Before or after sub-step 220, controller 12 may again adjust the exhaust and atmospheric air flows along bypass 42 (sub-step 230). This adjustment of the flows may include sub-steps. In particular, sub-step 230 may include the sub-step of opening valve 48 (sub-step 300). Opening valve 48 may adjust upwardly the atmospheric air flow along bypass 42. Sub-step 230 may also include the sub-steps of closing valve 44 (sub-step 310) and closing valve 46 (sub-step 320). Closing valve 44 may adjust downwardly the exhaust flow along bypass 42. And, closing valve 46 may also adjust downwardly the exhaust flow along bypass 42. It is contemplated that controller 12 may execute sub-steps 310 and 320 before proceeding to sub-steps 300, thereby reducing communication of exhaust gasses to the atmosphere. Alternatively, controller 12 may execute sub-steps 300, 310, and 320 concurrently.

After sub-step 220, controller 12 may determine whether the difference between the calculated averages of sub-step 210 (i.e. the difference of sub-step 220) is greater than an allowable tolerance. The allowable tolerance may be dictated by the emission standards applicable to combustion engine 10. In particular, controller 12 may subtract the difference of sub-step 220 from the allowable tolerance. If the result of this subtraction is a non-negative number (i.e. the difference between the calculated averages of sub-step 210 is not greater than the allowable tolerance), controller 12 may determine that gas concentration sensor 22 is not broken. Controller 12 may then proceed to step 100. On the other hand, if the result of the subtraction is a negative number, controller 12 may determine that gas concentration sensor 22 is broken. Controller 12 may then proceed to step 120.

At step 120, controller 12 may discontinue step 100 (i.e. discontinue adjustment of the air/fuel ratio based on gas concentration sensor 22 detections). Controller 12 may then provide an out-of-tolerance warning (step 140). In particular, controller 12 may activate warning device 25.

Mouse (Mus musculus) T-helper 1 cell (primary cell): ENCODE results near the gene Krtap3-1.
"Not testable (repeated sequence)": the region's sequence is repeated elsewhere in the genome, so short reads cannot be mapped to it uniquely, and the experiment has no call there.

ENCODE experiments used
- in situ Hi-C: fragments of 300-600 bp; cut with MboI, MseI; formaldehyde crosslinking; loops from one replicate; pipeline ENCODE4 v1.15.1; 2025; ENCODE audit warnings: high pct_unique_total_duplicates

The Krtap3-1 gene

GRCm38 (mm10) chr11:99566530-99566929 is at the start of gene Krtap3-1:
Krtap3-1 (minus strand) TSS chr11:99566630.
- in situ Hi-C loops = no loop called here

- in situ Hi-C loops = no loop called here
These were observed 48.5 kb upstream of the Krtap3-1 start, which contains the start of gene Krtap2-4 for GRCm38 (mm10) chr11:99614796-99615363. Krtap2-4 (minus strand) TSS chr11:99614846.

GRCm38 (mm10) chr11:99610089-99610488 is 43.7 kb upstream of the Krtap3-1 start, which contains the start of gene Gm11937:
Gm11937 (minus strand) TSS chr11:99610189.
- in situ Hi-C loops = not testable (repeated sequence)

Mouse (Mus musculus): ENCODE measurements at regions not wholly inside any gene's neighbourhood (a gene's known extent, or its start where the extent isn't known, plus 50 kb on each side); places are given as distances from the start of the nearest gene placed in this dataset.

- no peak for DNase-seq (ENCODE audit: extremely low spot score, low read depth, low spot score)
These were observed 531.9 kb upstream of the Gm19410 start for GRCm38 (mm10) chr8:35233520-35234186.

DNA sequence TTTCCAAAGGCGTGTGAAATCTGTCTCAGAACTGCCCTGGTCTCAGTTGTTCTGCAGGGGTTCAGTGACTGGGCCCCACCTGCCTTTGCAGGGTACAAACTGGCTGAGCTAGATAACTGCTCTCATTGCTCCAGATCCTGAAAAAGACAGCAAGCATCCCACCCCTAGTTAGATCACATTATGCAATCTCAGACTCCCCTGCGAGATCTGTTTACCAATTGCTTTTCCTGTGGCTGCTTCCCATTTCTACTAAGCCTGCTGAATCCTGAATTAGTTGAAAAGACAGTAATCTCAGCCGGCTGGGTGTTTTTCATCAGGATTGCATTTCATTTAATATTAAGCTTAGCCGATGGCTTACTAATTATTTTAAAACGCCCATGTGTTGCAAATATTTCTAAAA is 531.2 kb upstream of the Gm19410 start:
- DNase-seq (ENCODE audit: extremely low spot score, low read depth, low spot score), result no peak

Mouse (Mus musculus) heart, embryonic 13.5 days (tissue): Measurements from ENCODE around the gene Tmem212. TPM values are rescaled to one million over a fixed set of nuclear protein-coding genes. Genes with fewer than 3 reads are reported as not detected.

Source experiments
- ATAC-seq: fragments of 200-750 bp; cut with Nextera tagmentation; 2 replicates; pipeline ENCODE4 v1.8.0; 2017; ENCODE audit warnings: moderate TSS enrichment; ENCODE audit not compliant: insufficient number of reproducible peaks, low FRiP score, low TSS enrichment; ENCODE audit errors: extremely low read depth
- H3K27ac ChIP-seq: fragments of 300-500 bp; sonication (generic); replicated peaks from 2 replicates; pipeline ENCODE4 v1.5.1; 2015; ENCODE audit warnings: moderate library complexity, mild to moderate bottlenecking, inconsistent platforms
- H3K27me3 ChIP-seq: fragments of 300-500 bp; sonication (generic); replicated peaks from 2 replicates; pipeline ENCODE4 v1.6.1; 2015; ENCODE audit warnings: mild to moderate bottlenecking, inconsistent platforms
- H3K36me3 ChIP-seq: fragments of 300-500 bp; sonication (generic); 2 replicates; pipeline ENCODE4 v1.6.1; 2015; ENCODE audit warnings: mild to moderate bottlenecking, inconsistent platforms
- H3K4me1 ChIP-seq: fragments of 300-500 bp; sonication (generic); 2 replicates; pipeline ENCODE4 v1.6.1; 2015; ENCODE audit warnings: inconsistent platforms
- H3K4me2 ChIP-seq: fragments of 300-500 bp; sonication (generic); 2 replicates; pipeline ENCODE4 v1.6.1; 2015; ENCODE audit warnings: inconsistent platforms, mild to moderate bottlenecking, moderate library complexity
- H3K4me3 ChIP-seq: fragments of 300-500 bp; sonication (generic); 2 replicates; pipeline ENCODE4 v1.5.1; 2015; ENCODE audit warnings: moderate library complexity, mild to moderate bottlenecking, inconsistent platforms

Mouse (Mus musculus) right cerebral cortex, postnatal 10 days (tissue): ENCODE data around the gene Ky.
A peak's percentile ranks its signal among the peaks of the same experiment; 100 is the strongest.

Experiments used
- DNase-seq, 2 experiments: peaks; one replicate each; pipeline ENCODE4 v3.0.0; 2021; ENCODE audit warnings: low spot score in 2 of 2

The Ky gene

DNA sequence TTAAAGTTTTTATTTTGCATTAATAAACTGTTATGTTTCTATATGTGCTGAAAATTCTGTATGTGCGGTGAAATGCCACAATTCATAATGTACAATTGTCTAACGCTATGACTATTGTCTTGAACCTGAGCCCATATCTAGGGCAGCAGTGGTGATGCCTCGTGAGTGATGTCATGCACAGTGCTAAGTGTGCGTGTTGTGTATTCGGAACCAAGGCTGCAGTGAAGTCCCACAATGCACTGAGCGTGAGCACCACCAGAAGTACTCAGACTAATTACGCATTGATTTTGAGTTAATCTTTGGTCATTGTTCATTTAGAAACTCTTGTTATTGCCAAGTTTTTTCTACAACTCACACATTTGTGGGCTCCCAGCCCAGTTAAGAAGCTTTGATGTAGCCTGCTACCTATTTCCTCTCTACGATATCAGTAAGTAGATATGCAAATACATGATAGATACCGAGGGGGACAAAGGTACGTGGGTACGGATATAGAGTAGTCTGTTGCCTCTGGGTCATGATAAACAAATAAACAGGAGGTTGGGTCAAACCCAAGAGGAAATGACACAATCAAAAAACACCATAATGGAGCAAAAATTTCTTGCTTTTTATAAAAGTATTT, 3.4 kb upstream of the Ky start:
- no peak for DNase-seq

Next, controller 12 may continuously or intermittently adjust the/air fuel ratio based on the detections of gas concentration sensor 24 (step 150). Similar to step 100, the adjustment may include sub-steps. In particular, step 150 may include the sub-step of adjusting the air/fuel ratio based on the detections of gas concentration sensor 24 (sub-step 330). Additionally, step 150 may include the sub-step of pausing, thereby causing the adjustment of sub-step 330 to be intermittent (sub-step 340). Alternatively, step 150 may not include sub-step 340, and the adjustment of sub-step 330 may be continuous.

It is contemplated that adjusting the air/fuel ratio based on the detections of gas concentration sensor 24 may reduce the economic impact of a failure of gas concentration sensor 22. Specifically, after gas concentration sensor 22 has failed, combustion engine 10 may remain in compliance with emission standards while continuing to produce power and an exhaust flow. Therefore, gas concentration sensor 22 may be replaced when it is convenient to do so, for example, at a standard maintenance interval. Thus, combustion engine 10 maintenance costs may be reduced by reducing the need for maintenance between standard maintenance intervals. Furthermore, shielding gas concentration sensors 22 and/or 24 from the exhaust flow may increase their respective functional lives. Thus, combustion engine 10 maintenance costs may be further reduced.

It is further contemplated that a detection of a miscalibrated gas concentration sensor 22 may further decrease combustion engine 10 maintenance costs. Specifically, where reliable testing and calibration equipment is unavailable, it need not be assumed that gas concentration sensor 22 has failed. Instead, as discussed above, combustion engine 10 may continue to produce power and a flow of exhaust while remaining in compliance with emission standards. Therefore, gas concentration sensor 22 need not be immediately replaced, but may instead be recalibrated when it is convenient to do so. Thus, combustion engine 10 maintenance costs may be further reduced by reducing the need for replacement parts.

It will be apparent to those skilled in the art that various modifications and variations can be made to the method and system of the present disclosure. Other embodiments of the method and system will be apparent to those skilled in the art from consideration of the specification and practice of the method and system disclosed herein. It is intended that the specification and examples be considered as exemplary only, with a true scope of the disclosure being indicated by the following claims and their equivalents.